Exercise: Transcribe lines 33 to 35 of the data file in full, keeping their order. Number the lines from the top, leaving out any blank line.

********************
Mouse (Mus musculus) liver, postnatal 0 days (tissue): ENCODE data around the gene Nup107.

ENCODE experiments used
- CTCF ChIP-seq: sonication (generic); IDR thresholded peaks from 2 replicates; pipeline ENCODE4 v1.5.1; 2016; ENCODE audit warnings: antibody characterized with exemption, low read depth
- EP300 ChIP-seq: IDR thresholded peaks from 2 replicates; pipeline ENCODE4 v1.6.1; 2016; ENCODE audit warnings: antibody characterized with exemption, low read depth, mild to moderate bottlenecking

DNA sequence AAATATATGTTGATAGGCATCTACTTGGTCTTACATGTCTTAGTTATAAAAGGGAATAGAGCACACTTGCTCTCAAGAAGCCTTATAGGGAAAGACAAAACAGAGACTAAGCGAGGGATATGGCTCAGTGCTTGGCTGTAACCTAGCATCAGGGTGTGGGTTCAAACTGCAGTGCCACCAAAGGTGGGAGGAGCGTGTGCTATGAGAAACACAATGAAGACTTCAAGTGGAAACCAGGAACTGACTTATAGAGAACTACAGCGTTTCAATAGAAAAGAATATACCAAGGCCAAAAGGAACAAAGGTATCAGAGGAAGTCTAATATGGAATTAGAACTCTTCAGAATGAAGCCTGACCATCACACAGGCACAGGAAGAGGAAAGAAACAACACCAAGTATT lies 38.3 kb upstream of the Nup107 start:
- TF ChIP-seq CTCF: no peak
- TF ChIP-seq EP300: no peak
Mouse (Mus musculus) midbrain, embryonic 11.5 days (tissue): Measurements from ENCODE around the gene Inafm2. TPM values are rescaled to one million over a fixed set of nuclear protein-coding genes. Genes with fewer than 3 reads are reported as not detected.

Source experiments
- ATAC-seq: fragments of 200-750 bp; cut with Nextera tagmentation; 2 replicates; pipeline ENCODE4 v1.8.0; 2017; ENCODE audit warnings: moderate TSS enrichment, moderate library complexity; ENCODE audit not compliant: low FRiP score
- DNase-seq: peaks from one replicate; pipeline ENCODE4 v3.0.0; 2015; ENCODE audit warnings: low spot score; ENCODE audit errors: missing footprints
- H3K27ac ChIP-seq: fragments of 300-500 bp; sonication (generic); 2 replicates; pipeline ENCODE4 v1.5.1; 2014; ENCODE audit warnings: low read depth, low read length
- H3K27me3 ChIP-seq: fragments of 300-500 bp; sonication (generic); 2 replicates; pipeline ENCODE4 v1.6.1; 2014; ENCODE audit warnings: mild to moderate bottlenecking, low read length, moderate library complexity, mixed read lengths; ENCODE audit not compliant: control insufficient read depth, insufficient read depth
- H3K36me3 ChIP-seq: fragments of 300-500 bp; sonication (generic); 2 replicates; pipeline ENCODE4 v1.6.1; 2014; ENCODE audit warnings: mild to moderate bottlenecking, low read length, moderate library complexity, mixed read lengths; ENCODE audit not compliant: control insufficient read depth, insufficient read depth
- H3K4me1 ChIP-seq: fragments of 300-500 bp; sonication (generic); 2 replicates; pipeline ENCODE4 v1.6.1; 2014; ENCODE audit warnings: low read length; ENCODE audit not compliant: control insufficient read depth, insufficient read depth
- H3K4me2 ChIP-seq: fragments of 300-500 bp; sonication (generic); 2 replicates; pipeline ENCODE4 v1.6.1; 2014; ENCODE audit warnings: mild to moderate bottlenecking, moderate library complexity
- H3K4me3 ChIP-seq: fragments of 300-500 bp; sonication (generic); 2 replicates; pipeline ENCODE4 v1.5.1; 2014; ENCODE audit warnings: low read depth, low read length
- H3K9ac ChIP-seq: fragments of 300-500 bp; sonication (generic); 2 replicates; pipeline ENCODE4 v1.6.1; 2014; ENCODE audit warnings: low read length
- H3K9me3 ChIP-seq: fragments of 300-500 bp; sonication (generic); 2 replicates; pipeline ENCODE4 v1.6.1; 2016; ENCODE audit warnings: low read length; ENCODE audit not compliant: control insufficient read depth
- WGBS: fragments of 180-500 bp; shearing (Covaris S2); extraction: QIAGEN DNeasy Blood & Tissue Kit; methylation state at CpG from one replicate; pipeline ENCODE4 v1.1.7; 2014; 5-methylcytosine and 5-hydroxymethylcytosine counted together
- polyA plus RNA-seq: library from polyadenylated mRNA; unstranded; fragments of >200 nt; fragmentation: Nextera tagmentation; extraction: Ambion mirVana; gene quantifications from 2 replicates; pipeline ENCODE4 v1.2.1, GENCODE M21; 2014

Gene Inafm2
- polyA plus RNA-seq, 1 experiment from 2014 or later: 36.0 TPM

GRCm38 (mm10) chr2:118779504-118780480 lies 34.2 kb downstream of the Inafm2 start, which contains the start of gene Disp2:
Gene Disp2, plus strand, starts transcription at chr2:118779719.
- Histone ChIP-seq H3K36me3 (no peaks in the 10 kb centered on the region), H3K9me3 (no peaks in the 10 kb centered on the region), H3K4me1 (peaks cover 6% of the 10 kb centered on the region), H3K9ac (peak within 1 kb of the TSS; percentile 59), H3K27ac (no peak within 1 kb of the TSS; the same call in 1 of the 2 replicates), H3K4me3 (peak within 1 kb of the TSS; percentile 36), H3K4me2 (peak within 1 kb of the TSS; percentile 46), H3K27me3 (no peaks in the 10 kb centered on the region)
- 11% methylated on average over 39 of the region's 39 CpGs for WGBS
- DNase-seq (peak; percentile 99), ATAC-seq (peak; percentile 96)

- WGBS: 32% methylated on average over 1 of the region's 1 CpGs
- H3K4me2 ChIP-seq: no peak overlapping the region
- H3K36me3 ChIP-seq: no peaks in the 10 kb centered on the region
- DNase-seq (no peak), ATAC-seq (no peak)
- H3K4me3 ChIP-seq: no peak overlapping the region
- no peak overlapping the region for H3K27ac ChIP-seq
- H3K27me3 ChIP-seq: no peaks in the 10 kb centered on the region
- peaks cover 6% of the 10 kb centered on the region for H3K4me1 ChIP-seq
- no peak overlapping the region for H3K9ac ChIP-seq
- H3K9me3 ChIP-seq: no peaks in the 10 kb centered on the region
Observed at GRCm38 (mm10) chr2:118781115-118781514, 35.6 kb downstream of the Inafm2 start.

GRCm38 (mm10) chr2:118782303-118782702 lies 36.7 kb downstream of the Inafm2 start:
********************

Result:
- H3K4me3 ChIP-seq: no peak overlapping the region
- no peak overlapping the region for H3K27ac ChIP-seq
- H3K27me3 ChIP-seq: no peaks in the 10 kb centered on the region